RW: It’s a very small community and there’s a lot of output. There’s not a lot of people but we put out a lot of stuff! A lot of it is the same 10 guys doing it…which is crazy! So people thinks it’s this big mecca for metal but really it’s just a bunch of friends and there’s really no egos there. There’s no rock start bullshit. We all go support each other at shows. We all hang out at the same bars. And it’s a really cool tight knit community with a small town mentality yet we think we have bigger ideas. Yet our ideas can help change some shit in our community. Not to be so bold but in an artistic way, we’d like to think that what we do affects the city and brings some people in. Like oh, there’ some shit going on in Richmond and it’s not just a small town. And I think that’s what’s been happening for a long time. And it’s not just us…this shit has been going on for while, like since the 80’s. White Cross, old punk rock, oh course Gwar, and Death Piggy before that. Everyone respects where it all comes from in Richmond. We just got to keep it going and make people want to come see our city.
WW: Do you guys have jobs at home? Or are you at the point where you’re able to do music full-time?
RW: Depends what time of the year you talk to me! Haha. Making music you might make a good sum of money some of the time but you have to know how to pace yourself and live off of it. Most people can’t do that. I’ve been struggling this year to be completely honest but Richmond is a pretty affordable place to live. I don’t need expensive things. I don’t need material objects. If I can just get some food and some drink. I just moved my girl from LA to Richmond. We just did a cross country trip so we’re pulling it back together. But yeah, I mean, I don’t have a day job. I kind of wish I did sometimes. I don’t wish I did, I guess I wish I had the loot sometimes.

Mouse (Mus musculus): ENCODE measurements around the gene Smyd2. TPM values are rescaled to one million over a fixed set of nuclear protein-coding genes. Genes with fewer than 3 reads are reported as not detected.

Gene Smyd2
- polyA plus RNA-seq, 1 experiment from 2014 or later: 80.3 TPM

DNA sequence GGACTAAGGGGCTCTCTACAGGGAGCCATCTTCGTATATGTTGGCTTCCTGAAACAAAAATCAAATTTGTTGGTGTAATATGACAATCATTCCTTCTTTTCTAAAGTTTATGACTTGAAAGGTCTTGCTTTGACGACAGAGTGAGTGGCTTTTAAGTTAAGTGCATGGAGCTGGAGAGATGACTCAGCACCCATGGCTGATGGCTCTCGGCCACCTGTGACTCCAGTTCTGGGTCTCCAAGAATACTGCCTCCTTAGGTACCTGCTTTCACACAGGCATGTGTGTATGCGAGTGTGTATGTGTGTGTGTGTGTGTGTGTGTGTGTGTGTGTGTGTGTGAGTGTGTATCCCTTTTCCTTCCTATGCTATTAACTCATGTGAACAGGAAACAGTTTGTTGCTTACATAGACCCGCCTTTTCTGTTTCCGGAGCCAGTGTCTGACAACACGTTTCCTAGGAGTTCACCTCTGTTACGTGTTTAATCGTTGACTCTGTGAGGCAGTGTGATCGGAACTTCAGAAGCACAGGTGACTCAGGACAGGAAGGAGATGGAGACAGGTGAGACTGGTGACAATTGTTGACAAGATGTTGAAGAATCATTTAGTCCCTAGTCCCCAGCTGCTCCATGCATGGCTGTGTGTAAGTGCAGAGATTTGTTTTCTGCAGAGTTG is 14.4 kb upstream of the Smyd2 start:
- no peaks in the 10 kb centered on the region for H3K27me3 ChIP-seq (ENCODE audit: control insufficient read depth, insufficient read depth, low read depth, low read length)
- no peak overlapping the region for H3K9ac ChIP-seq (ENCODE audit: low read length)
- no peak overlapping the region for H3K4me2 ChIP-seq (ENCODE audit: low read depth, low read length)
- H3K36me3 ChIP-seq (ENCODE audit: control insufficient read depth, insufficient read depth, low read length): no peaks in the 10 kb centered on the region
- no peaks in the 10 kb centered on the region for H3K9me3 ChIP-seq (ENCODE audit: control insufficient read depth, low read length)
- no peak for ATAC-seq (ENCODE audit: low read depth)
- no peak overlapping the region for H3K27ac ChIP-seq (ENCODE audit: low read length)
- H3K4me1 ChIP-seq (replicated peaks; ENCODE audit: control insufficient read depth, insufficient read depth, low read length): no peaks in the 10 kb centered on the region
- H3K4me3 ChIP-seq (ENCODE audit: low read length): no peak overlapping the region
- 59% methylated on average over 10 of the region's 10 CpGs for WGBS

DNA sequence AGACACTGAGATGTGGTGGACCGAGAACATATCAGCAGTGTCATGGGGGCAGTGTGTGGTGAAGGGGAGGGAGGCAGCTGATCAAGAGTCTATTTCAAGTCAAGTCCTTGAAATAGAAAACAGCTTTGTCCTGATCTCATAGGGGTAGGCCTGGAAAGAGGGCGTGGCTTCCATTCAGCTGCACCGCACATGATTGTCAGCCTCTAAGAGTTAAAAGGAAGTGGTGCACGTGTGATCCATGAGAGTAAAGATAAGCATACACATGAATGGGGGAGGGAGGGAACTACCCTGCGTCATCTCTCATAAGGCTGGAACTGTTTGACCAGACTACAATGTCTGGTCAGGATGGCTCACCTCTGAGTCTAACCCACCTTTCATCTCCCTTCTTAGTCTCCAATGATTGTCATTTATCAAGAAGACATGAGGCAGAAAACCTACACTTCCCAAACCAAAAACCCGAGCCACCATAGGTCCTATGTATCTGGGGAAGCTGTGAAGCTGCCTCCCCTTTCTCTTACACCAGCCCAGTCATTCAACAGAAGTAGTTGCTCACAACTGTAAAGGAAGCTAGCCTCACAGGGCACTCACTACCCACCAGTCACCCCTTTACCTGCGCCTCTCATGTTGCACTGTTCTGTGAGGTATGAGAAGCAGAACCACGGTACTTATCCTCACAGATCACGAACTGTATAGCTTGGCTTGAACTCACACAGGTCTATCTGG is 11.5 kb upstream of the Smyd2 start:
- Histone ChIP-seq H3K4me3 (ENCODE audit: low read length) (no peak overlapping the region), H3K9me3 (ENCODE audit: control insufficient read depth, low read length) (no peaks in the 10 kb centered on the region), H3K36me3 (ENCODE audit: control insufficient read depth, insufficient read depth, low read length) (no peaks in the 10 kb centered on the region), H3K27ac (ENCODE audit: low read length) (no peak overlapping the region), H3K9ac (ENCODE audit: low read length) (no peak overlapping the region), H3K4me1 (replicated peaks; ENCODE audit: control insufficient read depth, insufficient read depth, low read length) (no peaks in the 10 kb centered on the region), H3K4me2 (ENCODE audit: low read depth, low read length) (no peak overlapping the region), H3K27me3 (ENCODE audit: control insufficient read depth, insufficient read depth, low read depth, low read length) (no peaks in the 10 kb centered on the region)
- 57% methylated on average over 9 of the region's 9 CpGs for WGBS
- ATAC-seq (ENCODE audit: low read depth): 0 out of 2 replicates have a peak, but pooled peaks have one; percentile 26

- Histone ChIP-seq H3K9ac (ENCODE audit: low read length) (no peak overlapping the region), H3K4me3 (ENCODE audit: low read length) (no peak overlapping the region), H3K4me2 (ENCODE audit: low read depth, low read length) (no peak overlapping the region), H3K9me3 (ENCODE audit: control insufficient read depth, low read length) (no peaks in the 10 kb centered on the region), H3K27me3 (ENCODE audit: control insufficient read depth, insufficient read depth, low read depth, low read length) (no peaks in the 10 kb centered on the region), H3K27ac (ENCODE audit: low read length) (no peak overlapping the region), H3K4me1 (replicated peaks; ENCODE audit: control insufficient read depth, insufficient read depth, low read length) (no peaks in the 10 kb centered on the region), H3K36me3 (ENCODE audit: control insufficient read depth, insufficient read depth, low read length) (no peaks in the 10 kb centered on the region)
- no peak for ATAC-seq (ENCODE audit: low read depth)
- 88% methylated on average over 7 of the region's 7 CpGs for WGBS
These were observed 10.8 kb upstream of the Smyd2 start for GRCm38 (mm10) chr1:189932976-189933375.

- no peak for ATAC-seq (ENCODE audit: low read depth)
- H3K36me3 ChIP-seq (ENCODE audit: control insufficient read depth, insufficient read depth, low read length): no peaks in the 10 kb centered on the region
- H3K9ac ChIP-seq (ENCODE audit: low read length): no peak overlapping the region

WW: You guys have played all over Europe, America and Mexico. What were some of your favorite cities? How does your reception in Europe differ from America? Any place that you really want to play but haven’t played yet?
RW: We’ll play anywhere…that’s our motto. We started out in a basement then we were playing festivals in Europe to 80,000 people. No show is too small or too big. I really like Australia. I feel like the people get our mentality there. We’ve played there twice. We haven’t played Russia but we’d like to that. We like to play Austin…I’ll plug Austin. We’ve always been welcome in southern California and the Bay area. Really there’s no place that’s out of our territory. We don’t look at it as picking favorites, man. We just like to play.
WW: If Municipal Waste had a mission statement, what would it be?
RW: I have my own mission statements. We’ve always been about this…we have a punk attitude but we’ll bring you some metallic riffs. We’re always sure to mix punk and metal together. And it’s not about a trend, it’s about what we grew up on. No egos, just get up there and play and just interact with the audience. We’re not separated from the audience. We feed off that so if the crowd’s having a good time, it’s going to make us play faster and play better.
WW: Who does the album and t-shirt artwork for you guys…or is a few different people?